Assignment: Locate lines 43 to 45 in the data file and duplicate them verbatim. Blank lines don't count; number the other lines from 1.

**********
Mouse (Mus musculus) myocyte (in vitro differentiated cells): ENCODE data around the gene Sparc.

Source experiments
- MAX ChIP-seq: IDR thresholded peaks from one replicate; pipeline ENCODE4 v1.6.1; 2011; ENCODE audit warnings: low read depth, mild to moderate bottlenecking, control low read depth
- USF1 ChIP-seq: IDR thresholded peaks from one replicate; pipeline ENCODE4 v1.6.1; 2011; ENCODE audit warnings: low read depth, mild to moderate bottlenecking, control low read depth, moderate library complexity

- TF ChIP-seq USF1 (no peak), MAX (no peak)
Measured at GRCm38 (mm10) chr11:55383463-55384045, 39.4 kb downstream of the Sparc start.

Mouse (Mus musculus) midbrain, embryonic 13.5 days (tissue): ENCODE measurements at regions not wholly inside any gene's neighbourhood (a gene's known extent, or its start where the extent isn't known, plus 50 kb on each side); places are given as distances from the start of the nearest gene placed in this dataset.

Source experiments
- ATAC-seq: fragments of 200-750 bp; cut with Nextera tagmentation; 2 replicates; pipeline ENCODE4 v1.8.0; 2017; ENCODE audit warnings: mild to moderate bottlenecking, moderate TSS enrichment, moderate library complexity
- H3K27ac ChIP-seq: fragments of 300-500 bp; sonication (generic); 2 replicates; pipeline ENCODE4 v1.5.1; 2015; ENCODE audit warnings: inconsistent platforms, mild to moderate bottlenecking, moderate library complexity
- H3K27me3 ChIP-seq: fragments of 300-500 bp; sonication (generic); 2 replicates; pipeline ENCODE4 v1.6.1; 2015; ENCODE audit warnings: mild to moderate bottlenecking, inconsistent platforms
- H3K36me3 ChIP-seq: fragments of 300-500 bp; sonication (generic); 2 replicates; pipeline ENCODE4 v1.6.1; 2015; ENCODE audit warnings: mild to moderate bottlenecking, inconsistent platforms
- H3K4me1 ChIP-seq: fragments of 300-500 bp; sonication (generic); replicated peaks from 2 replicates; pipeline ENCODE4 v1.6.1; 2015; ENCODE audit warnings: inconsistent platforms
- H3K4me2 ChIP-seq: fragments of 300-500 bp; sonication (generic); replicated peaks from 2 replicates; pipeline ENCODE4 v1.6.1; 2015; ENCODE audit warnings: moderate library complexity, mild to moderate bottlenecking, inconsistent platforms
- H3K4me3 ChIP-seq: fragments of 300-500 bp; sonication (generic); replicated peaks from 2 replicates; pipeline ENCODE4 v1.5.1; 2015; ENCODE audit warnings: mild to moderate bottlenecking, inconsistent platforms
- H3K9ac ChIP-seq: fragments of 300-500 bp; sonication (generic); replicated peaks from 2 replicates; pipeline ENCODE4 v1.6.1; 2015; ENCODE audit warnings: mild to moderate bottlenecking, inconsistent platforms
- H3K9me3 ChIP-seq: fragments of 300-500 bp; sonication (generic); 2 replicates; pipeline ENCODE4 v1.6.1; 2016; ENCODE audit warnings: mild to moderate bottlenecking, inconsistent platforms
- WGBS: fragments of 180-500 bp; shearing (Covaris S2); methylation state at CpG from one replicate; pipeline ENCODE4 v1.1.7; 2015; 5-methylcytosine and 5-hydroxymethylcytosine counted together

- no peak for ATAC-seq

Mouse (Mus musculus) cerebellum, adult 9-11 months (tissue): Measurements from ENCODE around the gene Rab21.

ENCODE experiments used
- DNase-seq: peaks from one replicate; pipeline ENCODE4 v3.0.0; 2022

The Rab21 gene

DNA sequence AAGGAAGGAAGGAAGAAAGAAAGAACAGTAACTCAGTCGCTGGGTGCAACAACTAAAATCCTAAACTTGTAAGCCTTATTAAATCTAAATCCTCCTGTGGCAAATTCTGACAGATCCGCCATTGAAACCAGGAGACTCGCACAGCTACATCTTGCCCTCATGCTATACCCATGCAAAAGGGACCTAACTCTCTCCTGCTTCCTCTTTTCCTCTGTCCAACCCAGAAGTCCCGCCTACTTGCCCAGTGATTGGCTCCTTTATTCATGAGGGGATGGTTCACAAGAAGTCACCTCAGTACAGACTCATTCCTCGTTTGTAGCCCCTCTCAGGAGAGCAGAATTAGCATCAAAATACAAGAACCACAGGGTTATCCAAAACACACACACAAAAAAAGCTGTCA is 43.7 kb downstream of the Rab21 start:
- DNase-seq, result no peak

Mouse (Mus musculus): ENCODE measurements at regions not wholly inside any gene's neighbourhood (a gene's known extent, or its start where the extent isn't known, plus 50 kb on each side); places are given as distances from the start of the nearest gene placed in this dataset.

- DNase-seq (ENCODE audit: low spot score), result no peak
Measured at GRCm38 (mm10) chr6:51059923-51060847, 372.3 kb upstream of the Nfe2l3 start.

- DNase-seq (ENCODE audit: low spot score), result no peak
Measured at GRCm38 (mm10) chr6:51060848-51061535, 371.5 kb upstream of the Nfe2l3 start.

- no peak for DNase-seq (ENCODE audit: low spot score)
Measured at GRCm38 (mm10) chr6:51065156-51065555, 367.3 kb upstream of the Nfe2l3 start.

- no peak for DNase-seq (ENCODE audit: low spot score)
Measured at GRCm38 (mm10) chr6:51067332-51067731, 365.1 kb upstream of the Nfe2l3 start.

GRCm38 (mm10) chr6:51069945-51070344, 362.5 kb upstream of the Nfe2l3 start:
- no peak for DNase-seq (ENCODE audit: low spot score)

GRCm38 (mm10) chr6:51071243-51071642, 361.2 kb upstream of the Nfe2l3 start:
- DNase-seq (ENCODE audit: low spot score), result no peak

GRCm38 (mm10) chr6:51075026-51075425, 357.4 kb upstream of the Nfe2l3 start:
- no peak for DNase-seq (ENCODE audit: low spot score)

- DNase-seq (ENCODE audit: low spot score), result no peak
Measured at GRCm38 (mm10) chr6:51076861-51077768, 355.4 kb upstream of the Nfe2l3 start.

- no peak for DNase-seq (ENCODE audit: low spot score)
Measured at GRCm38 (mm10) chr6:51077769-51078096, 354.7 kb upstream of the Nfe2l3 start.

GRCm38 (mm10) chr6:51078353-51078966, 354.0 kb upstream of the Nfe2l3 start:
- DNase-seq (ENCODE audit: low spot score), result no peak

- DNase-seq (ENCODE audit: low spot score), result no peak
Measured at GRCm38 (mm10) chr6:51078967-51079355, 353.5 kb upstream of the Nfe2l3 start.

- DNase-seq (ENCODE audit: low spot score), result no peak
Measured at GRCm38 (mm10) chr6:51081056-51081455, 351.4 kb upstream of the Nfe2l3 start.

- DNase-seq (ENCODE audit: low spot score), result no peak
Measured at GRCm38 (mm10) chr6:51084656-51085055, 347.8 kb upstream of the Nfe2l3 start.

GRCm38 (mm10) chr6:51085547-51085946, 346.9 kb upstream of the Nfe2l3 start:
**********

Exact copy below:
- no peak for DNase-seq (ENCODE audit: low spot score)
Measured at GRCm38 (mm10) chr6:51077769-51078096, 354.7 kb upstream of the Nfe2l3 start.

GRCm38 (mm10) chr6:51078353-51078966, 354.0 kb upstream of the Nfe2l3 start: